There’s a reason why so many country songs are devoted to the subject of small towns. Whether it’s the sense of community, the recognition of familiar faces, or unspoiled natural landscapes that you’re after, these places in Virginia will not disappoint. If you’re looking for a quick escape or even considering a relocation, these are the spots to go to get away from it all (but not
too far away).
Just southwest of Roanoke, Abington is considered a Virginia Historic Landmark. This Blue Ridge Mountain town celebrates its history, culture, and outdoors. One major point of interest is the Virginia Creeper Trail, a beautifully maintained 35-mile bike/hiking route that extends into Whitetop.
This river town can be found at the mouth of the Rappahannock. Living here means a life surrounded by water and all of its activities. Some of the best seafood restaurants in the state are only a quick drive away.
This hidden treasure of a town is located right along Route 11 and is the only designated Appalachian Trail Community in its part of the state. This hiker-friendly town also has lovely, more refined accommodations, including the Pomegranate Restaurant and Gathering Place.
The Ashland/Hanover Visitor's Center is located right on the train tracks, a fitting welcome to a town with two historical districts. This town also celebrates its farms with a Strawberry Faire that takes place every June.
Luray offers all levels of adventure, quite literally. You can hike mountains, explore the Shenandoah river, and descend into the depths of the famous Luray caverns. The town itself is a community complete with mountain cabins, a movie theatre, and some locally-owned stores along Main St.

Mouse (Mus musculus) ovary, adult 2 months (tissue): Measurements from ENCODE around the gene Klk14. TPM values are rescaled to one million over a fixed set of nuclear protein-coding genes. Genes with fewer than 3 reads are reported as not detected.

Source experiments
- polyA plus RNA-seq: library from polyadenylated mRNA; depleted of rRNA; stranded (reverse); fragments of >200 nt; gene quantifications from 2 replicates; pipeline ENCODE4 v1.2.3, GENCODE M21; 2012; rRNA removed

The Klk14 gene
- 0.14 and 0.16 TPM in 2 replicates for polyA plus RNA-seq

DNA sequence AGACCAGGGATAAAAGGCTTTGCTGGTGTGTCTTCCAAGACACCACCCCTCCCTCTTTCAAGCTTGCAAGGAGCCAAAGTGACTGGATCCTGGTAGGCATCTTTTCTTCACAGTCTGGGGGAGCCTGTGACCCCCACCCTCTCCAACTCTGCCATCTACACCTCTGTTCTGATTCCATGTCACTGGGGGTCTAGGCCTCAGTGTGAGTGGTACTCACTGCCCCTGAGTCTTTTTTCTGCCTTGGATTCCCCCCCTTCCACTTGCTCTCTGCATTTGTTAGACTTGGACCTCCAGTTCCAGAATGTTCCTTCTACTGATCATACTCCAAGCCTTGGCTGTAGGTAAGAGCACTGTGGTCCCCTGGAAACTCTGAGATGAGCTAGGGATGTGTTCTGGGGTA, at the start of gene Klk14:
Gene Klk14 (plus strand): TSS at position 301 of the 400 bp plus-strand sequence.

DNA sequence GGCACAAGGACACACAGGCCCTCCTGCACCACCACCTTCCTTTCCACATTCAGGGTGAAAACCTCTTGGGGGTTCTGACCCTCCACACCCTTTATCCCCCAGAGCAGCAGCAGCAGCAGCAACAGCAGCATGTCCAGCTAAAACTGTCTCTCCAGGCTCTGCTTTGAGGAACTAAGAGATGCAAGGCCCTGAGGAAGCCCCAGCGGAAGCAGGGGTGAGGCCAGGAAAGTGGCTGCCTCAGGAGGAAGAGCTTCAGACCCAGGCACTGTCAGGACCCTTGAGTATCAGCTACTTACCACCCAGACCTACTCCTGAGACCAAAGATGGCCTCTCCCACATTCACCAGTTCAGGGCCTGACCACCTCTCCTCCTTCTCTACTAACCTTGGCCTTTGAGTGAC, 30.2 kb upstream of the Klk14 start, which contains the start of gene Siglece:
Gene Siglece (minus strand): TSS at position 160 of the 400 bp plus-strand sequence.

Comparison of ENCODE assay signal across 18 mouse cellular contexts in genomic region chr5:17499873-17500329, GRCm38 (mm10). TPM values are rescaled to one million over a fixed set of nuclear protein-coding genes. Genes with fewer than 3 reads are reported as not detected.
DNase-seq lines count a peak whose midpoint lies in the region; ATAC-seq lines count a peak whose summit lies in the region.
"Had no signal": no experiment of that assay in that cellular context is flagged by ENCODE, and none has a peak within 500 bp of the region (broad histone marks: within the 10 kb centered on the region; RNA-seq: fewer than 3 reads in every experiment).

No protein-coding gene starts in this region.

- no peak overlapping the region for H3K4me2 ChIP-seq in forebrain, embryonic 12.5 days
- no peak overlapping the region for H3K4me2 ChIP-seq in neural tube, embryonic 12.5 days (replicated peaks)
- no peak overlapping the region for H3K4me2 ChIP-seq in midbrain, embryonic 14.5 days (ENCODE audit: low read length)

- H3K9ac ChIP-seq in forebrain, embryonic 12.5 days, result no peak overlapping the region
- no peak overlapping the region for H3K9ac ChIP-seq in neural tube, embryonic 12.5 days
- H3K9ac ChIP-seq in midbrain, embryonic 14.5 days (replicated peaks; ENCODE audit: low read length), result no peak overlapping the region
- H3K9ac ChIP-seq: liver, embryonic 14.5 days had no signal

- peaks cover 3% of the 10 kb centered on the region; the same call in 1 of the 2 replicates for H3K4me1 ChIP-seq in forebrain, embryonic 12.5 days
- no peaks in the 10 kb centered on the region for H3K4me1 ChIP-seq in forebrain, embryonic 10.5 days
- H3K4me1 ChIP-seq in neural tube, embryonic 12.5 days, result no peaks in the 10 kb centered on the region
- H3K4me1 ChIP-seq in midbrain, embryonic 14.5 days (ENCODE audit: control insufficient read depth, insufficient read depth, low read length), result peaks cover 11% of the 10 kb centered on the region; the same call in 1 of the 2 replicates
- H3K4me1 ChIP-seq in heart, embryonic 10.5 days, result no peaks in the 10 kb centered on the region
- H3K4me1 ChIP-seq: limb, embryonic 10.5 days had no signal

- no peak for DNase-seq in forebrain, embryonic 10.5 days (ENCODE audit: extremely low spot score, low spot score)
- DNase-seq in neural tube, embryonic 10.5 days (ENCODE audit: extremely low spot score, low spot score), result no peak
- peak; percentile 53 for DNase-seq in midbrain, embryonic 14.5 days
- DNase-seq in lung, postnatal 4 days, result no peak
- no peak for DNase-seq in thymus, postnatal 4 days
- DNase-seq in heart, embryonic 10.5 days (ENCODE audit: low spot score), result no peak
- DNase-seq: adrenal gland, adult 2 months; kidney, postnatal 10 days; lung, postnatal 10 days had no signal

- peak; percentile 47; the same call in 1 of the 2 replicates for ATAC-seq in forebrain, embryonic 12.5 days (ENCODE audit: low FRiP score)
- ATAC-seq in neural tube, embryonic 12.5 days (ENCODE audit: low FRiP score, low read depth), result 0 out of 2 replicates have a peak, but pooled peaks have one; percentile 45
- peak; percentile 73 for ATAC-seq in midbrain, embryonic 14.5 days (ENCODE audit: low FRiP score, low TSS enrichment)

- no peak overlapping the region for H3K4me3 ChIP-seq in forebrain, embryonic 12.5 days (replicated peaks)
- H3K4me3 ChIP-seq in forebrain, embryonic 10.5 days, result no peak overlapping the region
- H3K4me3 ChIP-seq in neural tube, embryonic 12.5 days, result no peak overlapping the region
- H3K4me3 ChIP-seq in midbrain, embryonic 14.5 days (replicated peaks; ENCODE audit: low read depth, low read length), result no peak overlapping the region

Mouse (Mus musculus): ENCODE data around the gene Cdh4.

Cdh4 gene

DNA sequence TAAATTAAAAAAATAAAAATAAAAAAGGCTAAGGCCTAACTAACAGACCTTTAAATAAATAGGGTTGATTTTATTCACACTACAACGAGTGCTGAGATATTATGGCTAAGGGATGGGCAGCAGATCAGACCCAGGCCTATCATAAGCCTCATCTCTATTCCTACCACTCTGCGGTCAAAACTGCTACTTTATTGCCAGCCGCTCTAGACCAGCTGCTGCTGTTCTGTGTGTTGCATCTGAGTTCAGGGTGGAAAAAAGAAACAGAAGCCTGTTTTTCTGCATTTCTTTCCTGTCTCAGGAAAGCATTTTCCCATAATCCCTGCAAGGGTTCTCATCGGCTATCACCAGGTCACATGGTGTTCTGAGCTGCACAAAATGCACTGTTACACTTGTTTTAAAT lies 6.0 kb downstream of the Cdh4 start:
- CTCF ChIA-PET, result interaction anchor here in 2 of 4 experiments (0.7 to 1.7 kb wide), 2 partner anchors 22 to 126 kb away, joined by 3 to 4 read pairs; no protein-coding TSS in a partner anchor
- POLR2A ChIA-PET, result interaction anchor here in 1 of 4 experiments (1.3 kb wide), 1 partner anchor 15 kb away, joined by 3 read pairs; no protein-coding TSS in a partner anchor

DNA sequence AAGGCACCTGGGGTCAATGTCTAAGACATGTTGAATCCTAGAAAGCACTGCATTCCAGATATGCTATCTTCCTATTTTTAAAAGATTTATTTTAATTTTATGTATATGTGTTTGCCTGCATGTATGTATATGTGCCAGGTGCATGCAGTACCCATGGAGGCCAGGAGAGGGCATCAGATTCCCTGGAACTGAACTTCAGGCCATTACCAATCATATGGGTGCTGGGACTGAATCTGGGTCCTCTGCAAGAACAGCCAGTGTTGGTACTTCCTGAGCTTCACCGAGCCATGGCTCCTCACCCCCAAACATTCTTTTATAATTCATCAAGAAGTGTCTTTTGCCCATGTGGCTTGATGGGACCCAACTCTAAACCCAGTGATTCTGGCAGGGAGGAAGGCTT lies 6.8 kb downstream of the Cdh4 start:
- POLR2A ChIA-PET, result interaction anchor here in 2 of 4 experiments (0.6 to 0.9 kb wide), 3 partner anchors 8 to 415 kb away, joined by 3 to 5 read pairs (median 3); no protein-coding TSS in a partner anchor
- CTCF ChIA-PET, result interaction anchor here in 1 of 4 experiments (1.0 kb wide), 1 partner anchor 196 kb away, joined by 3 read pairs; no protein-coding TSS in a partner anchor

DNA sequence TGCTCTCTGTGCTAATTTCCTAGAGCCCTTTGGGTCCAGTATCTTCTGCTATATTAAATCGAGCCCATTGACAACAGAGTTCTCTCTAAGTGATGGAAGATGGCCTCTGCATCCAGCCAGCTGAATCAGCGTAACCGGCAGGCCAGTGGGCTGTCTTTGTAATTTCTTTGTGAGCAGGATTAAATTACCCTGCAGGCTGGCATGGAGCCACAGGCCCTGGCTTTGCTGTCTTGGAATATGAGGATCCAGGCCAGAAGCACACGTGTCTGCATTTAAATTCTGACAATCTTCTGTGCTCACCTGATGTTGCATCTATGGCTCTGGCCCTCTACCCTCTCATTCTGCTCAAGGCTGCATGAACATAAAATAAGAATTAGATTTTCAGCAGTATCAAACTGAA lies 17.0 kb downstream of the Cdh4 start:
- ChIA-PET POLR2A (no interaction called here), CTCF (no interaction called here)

Lovingston is the county seat of Nelson County. The town was recognized as a historic district in 2005. Nearby you will find floral shops and libraries. Be sure to try the local wine from the town's three vineyards, Lovingston Winery, Mountain Core Vineyard and Winery, and Democracy Winery.
Woodstock is the heart and soul of the Shenandoah valley. Complete with antique stores, coffee shops, and museums, this little town has a lot to offer, especially in terms of picturesque scenery.
Clarksville is Virginia's only lakeside town and is the home of several fishing tournaments. The town offers quaint shops and even features a bed and breakfast right on the water of the 50,000 acre Kerr Lake.
With a population of just 135, Little Washington might be considered more a village than a town. And yet in a five block by two block area, you will find the following: a world famous five diamond/five star hotel restaurant (the Inn at Little Washington), a gorgeous four diamond bed and breakfast (The Middleton Inn), and a theatre where some highly impressive musicians have played (the Theatre at Washington, Virginia).
Norton is in the heart of Virginia's appalachia. This small coal town is vibrant with both culture and mountain music. One of its main attractions is the breathtaking Flag Rock Recreation Area, a must-see for anyone in the area.
Franklin lies on the southeastern coastal plain. The town used to be a transportation hub, and one of its railway stations is now used as a Visitor's Center. You'll find beautifully restored vintage-style homes here as well as an impressive farmer's market.
14. Rocky Mount
Since 1786, Rocky Mount has been the county seat of Franklin County. Its historic courthouse is one of the more prominent landmarks. Rocky Mount has the makings of the picturesque small town: winding roads, elegant churches, and peaceful farmlands.
What these towns lack in size is compensated for in charm and character. Be sure to plan a day-trip to one of these locations as soon as you can, and don’t be surprised if you feel like staying just a little longer than you intended. What are some of your favorite spots to escape the busier city life? Leave a comment below and let us know!